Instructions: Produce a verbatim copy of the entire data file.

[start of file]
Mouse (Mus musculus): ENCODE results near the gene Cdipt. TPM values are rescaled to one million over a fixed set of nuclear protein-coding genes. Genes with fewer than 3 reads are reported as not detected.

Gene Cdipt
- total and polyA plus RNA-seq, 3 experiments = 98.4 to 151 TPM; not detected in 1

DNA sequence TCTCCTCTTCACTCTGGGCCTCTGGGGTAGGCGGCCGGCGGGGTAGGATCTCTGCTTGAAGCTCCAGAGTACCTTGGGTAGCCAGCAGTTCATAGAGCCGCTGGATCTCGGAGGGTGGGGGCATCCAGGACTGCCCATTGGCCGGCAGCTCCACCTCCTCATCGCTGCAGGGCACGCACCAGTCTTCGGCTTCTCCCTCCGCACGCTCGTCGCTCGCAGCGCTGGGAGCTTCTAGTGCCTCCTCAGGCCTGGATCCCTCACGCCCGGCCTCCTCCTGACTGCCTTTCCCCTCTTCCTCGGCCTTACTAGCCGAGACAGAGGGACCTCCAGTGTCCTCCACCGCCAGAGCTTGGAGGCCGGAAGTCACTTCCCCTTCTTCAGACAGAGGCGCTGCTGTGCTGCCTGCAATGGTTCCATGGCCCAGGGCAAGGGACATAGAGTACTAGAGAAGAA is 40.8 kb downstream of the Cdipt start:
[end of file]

Mouse (Mus musculus): ENCODE results near the gene Cdipt. TPM values are rescaled to one million over a fixed set of nuclear protein-coding genes. Genes with fewer than 3 reads are reported as not detected.

Gene Cdipt
- total and polyA plus RNA-seq, 3 experiments = 98.4 to 151 TPM; not detected in 1

DNA sequence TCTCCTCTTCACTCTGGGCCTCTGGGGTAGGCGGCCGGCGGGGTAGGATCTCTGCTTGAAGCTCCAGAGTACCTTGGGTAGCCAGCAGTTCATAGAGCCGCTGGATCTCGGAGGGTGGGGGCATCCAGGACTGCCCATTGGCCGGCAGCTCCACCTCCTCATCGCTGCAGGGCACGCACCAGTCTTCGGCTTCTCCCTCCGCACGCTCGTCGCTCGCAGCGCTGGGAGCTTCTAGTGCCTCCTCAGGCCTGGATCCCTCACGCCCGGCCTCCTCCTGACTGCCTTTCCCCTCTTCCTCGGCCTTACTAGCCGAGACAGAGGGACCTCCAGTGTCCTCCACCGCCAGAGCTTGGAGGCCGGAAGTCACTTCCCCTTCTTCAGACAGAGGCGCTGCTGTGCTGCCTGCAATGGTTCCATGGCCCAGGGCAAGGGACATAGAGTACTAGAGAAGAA is 40.8 kb downstream of the Cdipt start: